• Do I plan to breastfeed my baby?
Questions to ask your health care provider:
  • What will the atmosphere and environment be like during my labour and delivery?
  • Who will make up my delivery team?
  • Under what circumstances might I require: induced labour, fetal monitoring, caesarean section, episiotomy, or other medical assistance?
  • What are my comfort measures and pain relief options?
  • How many support people (family, friends) may be present at the birth? Can my other children stay with me during delivery?

Home Births

All registered midwives in Campbell River and District offer choice of birthplace to low risk people. In general, this means if you have no pre-existing or pregnancy complications, are at term (37-42 weeks), are pregnant with one baby and your baby is head down when you go into labour, you could have the choice to deliver at home. Two registered midwives attend every home birth and bring equipment and medications to handle common obstetric complications.

The Canadian Association of Midwives (CAM) and the Society of Obstetricians of Canada (SOGC) both recognize the safety of planned home birth and support a client’s right to choose their place of birth.

Helpful Home Birth Links:

SOGC statement on planned home birth

CMBC Planned Place of Birth Handbook

CAM position statement on home birth

What is available to you, your partner and family to support your labour, delivery and recovery at CRH?

  • All rooms are private and include a fridge and a bathroom with a shower and tub
  • Free guest wifi access

  • TV rentals available (for a fee)

  • Gowns for labour and delivery (or you can use your own clothing for vaginal births only)

  • Comfort measures for labour including laughing gas (nitrous-oxide), epidurals, birthing balls, “peanut balls”

  • 1:1 nursing support during active labour

  • Nursery for stabilizing babies who need to be moved to a NICU

  • If a NICU transfer is needed they do their best to keep baby and mom together until mom has a secured room at the accepting hospital

  • Coordination of transport between hospitals if required

  • Dedicated obstetrical operating room for c-sections on the same floor as the maternity unit

  • Skin-to-skin after vaginal birth and c-section including baby staying with mom when she is transported to recovery room after c-section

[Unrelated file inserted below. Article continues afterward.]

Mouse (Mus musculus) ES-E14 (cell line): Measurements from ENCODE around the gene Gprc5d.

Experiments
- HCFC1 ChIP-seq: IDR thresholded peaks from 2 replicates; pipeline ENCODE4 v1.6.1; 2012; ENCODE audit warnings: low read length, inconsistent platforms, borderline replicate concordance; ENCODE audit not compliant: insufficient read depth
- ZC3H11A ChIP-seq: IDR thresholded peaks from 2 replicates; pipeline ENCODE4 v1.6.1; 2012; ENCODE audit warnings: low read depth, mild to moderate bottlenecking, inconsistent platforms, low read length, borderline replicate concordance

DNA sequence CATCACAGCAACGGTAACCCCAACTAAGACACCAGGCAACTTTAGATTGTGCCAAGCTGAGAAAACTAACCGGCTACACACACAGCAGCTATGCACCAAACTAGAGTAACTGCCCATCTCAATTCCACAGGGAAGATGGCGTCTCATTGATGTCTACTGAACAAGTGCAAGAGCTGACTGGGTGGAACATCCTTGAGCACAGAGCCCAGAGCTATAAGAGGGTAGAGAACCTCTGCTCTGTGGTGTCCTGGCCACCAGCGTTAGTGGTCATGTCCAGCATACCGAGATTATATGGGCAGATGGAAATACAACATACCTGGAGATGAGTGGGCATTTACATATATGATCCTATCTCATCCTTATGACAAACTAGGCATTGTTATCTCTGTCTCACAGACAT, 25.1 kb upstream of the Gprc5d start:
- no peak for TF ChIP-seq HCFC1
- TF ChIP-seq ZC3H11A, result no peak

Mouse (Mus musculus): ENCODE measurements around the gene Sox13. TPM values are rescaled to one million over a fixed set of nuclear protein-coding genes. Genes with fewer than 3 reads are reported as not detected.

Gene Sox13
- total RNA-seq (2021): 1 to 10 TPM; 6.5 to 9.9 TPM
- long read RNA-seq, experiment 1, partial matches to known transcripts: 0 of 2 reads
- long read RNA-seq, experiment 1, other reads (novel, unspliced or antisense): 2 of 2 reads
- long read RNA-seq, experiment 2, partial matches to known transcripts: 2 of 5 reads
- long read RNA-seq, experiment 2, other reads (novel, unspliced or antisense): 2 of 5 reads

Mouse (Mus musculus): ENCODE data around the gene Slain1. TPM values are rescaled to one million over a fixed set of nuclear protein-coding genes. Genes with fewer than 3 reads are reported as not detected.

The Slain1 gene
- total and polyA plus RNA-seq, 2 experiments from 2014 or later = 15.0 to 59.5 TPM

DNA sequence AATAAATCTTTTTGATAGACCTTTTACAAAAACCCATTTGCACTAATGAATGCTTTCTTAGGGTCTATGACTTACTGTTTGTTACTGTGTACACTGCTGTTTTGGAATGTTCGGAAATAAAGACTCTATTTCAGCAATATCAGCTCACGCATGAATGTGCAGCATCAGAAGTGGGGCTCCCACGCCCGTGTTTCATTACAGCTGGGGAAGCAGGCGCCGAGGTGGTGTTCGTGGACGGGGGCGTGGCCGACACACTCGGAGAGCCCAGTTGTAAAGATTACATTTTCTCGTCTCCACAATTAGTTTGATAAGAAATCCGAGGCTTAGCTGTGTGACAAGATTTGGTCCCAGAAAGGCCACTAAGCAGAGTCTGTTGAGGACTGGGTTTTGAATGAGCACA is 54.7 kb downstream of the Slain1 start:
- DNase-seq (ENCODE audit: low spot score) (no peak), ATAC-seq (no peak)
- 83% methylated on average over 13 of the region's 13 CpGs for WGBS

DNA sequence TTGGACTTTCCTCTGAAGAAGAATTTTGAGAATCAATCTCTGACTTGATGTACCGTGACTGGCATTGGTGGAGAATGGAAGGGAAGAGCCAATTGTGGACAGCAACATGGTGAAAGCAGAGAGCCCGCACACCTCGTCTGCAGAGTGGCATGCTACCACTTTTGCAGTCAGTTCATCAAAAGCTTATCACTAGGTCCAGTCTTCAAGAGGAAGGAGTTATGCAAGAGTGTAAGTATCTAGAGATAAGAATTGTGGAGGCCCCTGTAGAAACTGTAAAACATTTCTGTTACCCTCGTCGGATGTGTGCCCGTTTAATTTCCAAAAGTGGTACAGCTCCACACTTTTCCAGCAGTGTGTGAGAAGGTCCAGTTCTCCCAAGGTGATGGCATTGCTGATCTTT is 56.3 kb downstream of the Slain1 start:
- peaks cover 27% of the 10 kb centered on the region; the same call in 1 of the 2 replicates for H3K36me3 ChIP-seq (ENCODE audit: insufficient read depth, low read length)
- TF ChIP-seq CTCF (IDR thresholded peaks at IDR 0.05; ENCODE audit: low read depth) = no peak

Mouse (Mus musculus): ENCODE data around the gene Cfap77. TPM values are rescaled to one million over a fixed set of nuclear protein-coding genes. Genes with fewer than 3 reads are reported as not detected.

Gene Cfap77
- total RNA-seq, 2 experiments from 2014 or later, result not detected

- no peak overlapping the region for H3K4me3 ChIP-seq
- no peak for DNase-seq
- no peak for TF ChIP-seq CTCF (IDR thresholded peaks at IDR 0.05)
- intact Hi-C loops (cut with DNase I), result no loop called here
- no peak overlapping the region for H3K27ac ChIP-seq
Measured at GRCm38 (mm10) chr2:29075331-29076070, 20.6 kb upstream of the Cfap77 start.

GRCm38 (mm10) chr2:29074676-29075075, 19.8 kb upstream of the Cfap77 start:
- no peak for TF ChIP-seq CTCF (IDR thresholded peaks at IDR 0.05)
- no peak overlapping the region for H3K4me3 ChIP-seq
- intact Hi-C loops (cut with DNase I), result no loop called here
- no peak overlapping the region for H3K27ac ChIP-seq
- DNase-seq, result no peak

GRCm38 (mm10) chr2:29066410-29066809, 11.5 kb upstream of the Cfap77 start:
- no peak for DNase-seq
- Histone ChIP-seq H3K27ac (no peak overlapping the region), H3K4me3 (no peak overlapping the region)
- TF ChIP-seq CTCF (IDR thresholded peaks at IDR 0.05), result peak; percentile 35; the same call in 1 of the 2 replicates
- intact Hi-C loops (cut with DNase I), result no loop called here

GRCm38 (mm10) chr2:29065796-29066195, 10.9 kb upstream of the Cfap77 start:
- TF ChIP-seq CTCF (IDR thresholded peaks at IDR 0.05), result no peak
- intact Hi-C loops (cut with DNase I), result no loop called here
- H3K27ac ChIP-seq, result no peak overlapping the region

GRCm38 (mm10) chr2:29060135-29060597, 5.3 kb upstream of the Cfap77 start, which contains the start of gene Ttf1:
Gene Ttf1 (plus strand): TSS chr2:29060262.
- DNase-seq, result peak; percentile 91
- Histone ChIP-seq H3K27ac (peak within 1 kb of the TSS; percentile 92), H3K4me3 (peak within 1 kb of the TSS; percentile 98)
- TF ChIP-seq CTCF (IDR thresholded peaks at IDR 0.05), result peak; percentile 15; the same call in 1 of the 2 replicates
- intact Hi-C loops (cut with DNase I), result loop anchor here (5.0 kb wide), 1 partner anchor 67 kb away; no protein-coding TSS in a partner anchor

• Phototherapy

  • Breastfeeding support

  • 24/7 Nursing care for mom and baby post partum

  • Meals for mom

  • A focus on collaborative decision making between parents and staff

  • Delayed baby bathing

  • Car seat checks before leaving hospital

  • Access to paediatric referrals if required

  • Mom is supplied with personal hygiene pads, diapers, and peri-bottle

Hear from some moms who delivered at the Campbell River and District Hospital

“I had daughter in late 2017, and early 2020, both at the CR hospital, with wonderful help from Ocean Grove Midwifery Care. Both my birth experiences were fantastic, so relaxed and easy going, all of my choices were respected and my voice always listened too. My midwifes were spectacular and always made me feel comfortable and in control, the whole team at Ocean Grove Midwifery are amazing and just the best people to help being your baby earthside.”

Campbell River Mom

“I received my prenatal and post natal care with the Drs. at the Maternity clinic. I had an exceptional experience with Dr. Logan who I was so grateful was the doctor on call when my daughter was born!!

Dr. Logan and the staff at the Maternity Ward were very respectful of my birth wishes. I wanted an unmedicated natural birth with no uneccesary interventions. My birth at the CR Hospital was a positive, calm experinece. The staff were very accommodating as my partner had set up a few things (music, dimmed the lights, and turned on some LED candles) in the room to help me feel more comfortable in the environment.”

Campbell River Mom

“The staff on the labour and deliver floor, are some of the most amazing people, they are knowledgeable, kind, helpful and so respectful. They worked like a well oiled machine. I will be forever thankful to the staff in Campbell River Labour and Delivery.”

Campbell River Mom
“My labour experience at CR Hospital was wonderful! It wasn’t my birth plan whatsoever but the nurses eased my nerves for my emergency c-section. All my questions were answered and lots of patience was hard during my many tears. Great staff and I will have my second child there again and I know I will be in good hands.”
Campbell River Mom

If you have any questions or concerns you are welcome to call the Maternity Ward at the Campbell River and District Hospital at (250) 286-7100.

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Contact Info

Mailing address:
375 2nd Avenue
Campbell River, BC V9W 3V1